This content marketing tip is an excerpt from Pressboard’s Epic Guide to Content Marketing. The 50+ page guide features content advice from over a dozen of the World’s top storytellers including The Huffington Post, Forbes, Mashable, Refinery29 and many more.
The New York Times is well known for drawing in their loyal readers with high caliber writing and reporting. The Gray Lady has learned a thing or two about how to grab their reader’s attention over the last 150+ years. We asked Adam Aston, Vice President, Editorial Director for T Brand Studio at The New York Times how to craft an intriguing opening, otherwise know as a lede*. Here’s what he had to say;
“We take inspiration from the best journalism and feature work out there. Usually, short, clear and punchy wins out over ornate and flowery. And in the spirit of Gay Talese’s Esquire masterpiece, “Frank Sinatra has a Cold,” the best ledes manage to surprise, inform and spur curiosity all at once.”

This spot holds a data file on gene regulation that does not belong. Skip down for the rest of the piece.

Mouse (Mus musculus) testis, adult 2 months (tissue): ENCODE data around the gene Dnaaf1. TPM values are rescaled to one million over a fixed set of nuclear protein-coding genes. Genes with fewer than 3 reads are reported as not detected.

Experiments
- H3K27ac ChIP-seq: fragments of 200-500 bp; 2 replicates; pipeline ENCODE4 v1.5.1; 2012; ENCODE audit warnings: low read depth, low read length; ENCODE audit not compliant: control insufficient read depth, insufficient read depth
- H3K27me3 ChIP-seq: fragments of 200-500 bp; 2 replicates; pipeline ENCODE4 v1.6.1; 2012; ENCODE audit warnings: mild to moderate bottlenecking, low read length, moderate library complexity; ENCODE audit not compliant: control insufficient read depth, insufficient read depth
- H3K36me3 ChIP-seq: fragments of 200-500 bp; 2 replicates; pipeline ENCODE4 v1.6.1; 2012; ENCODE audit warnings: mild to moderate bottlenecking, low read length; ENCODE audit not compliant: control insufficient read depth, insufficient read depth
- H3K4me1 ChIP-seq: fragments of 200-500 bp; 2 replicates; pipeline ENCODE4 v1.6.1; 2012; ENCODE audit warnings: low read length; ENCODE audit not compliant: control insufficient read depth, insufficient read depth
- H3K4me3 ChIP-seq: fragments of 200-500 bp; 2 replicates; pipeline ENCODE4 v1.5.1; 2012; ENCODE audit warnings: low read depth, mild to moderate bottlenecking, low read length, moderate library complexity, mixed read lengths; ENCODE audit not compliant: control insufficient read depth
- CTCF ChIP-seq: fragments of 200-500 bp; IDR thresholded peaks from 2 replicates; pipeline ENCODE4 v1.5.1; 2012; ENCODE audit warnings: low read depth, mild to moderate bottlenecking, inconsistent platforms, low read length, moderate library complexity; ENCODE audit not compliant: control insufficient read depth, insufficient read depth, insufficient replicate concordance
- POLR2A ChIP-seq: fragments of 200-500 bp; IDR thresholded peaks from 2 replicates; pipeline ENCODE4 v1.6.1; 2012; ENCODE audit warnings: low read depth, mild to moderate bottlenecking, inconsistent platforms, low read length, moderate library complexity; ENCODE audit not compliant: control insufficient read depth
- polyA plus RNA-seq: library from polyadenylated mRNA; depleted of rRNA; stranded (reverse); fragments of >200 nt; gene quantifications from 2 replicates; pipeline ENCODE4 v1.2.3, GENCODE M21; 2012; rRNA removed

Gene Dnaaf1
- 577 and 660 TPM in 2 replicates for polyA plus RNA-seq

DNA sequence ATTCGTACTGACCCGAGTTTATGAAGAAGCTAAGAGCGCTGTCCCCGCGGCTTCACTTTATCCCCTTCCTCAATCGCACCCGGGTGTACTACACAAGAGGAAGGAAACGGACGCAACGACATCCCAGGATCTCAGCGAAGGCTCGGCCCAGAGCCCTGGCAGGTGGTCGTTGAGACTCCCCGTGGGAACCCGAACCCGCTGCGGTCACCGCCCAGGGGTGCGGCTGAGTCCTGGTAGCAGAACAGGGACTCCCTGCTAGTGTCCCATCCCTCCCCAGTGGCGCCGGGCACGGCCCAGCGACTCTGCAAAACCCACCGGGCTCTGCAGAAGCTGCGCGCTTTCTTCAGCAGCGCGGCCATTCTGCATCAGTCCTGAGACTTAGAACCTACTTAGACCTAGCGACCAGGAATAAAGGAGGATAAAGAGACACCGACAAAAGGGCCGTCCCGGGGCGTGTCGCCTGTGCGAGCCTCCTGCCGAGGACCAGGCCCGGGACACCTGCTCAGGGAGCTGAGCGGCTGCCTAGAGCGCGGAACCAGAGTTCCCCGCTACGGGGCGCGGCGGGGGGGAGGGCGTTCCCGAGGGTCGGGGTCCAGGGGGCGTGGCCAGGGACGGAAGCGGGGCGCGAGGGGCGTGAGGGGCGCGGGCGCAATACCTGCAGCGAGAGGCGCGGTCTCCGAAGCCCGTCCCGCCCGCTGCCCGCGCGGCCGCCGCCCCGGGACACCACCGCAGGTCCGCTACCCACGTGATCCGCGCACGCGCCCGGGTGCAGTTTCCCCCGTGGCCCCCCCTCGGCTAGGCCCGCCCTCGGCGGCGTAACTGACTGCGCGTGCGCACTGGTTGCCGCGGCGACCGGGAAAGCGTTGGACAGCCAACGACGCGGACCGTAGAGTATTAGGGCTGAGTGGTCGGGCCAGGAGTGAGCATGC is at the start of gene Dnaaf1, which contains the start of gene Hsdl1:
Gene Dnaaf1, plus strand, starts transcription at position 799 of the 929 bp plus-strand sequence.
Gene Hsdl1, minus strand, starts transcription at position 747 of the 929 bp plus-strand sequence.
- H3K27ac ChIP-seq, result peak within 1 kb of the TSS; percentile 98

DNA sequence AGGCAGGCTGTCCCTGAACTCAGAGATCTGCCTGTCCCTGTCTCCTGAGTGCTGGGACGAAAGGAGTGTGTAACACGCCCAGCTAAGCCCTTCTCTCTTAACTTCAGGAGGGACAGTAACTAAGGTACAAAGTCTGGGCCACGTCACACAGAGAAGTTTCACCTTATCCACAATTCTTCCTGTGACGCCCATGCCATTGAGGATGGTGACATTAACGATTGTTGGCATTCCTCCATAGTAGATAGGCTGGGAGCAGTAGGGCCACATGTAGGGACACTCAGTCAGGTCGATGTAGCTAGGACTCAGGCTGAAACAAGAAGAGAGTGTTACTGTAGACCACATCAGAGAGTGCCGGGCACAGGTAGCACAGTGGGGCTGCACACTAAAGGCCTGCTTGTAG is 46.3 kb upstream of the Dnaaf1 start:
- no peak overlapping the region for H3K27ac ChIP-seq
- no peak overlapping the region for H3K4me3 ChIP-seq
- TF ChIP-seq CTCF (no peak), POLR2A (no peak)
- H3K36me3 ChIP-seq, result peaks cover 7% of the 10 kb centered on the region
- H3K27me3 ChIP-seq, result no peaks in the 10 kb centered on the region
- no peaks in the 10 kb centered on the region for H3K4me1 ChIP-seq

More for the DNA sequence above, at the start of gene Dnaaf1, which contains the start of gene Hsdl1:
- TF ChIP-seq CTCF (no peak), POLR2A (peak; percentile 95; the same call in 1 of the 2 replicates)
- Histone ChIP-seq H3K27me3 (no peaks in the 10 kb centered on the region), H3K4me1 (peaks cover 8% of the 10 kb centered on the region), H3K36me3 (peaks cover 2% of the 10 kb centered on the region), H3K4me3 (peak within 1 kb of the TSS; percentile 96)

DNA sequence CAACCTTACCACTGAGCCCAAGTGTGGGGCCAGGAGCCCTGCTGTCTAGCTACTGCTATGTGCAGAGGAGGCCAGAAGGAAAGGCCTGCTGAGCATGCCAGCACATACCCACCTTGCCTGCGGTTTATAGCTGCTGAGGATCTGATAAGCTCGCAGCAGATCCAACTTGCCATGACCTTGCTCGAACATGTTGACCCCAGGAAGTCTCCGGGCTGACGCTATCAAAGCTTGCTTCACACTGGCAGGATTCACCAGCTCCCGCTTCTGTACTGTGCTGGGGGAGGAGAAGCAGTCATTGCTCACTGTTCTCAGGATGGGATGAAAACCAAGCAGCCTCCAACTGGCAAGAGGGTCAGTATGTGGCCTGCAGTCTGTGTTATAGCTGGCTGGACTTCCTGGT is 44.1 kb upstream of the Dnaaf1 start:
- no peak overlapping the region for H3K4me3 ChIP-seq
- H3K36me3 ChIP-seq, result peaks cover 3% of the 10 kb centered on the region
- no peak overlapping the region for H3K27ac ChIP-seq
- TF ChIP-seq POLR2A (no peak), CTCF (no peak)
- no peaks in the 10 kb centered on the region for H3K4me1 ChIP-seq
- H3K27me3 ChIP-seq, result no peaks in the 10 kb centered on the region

If you didn’t already know about Gay Talese’s April 1966 article for Esquire magazine, don’t feel bad, neither did we. Turns out that it’s only one of the most famous pieces of magazine journalism ever written. The profile of Frank Sinatra is a seminal work of New Journalism and is still widely read, discussed and studied. Esquire has even declared the piece the “Best Story Esquire Ever Published.” Now you know.
*Bonus fun fact: In journalism the term “lede” was spelled differently so that it wouldn’t be confused with the metal lead (pronounced lehd), which was used in hot metal typesetting. Keep that one handy for your next dinner party or content brainstorm.
If you’re interested in even more epic content tips, stats and facts you can find them all in our Epic Guide to Content Marketing. It’s free and you can download it right now.